NAIROBI, Kenya: U.N.-sponsored peace talks on Somalia were postponed Friday without a deal on face-to-face discussions between the government and an opposition alliance backing an Islamist insurgency, officials said.
The two sides agreed to meet with diplomats again on May 31 after four days of talks in Djibouti when the two sides refused to hold direct discussions.
The opposition Alliance for the Re-Liberation of Somalia, a broad-based group covering both moderates and hard-line Islamists, said it would not be involved in direct talks until the government agrees a timetable for Ethiopian troops fighting the insurgency in Somalia to withdraw.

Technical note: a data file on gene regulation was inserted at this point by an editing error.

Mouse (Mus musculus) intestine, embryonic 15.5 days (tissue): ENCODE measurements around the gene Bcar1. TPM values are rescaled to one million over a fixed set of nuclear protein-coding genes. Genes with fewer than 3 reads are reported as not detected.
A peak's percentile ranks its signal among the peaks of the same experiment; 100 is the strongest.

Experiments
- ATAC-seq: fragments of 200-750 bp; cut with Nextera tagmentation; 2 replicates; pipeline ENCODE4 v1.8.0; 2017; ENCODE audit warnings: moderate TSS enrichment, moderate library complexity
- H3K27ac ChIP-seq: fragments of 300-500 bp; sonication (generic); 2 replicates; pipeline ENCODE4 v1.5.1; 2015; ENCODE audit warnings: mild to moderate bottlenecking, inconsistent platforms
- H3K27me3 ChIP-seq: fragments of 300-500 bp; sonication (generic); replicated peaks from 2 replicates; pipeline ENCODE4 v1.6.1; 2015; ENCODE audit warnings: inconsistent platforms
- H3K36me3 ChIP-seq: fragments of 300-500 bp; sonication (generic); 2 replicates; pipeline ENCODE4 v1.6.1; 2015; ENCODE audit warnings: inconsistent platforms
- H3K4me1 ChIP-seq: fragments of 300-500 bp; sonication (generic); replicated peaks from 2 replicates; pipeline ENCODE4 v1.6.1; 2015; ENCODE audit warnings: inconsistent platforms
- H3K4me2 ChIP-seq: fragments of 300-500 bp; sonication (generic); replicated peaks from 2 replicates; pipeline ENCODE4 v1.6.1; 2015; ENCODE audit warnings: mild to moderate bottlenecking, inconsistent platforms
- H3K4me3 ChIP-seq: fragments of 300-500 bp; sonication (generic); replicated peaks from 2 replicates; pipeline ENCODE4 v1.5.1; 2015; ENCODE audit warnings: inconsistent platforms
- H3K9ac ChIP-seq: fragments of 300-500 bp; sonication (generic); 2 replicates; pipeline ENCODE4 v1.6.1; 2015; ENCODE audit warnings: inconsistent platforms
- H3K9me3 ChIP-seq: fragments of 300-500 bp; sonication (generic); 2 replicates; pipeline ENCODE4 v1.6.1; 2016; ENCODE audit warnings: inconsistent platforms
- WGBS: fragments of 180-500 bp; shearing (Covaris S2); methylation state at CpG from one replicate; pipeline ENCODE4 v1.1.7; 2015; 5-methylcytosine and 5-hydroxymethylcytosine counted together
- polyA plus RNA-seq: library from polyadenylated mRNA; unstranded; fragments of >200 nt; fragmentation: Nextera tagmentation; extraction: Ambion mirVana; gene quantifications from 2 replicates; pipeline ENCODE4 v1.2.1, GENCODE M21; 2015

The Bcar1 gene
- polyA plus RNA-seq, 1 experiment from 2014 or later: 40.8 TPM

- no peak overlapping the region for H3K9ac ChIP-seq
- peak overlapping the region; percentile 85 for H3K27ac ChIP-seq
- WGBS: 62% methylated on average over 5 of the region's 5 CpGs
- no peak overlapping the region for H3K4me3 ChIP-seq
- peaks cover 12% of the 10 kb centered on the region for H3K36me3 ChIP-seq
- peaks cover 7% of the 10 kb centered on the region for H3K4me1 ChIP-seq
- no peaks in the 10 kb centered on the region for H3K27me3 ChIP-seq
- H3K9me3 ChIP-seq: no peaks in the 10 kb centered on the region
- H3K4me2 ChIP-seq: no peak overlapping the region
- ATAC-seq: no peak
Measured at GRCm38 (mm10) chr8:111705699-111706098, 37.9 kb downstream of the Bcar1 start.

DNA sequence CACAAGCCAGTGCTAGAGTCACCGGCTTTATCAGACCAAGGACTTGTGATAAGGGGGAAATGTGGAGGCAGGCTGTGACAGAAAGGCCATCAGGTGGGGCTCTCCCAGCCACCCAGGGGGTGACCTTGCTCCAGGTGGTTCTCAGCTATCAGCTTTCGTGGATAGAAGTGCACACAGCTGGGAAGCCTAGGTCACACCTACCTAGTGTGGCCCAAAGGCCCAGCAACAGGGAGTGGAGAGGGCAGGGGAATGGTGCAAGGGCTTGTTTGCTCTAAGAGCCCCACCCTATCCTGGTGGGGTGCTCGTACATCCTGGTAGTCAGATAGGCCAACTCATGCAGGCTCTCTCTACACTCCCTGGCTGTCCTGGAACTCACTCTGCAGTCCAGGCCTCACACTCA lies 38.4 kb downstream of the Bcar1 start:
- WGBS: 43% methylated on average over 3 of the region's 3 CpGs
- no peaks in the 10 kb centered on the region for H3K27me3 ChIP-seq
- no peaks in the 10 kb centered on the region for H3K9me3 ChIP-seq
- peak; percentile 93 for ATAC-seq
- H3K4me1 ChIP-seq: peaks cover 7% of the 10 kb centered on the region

The opposition said nothing had been achieved except for naming the next date for talks, but U.N. envoy Ahmedou Ould-Abdallah remained upbeat.
"It is a good day for Somalia," he said by telephone from Djibouti. "We should not minimize what has been achieved."
Abdirahman Abdishakur Warsame, the chief negotiator for the alliance, said: "The most important thing we have agreed is to meet again. There is nothing else worth mentioning."
Ethiopia’s soldiers in Somalia are seen as crucial to the survival of the shaky government.
The government invited Ethiopian intervention in December 2006 when Islamist fighters seized control of most of central and southern Somalia, including the capital, Mogadishu.
The Ethiopians swiftly drove the Islamists out of Mogadishu but have since got bogged down as the insurgents fought back with tactics including roadside bombings and occasional suicide attacks.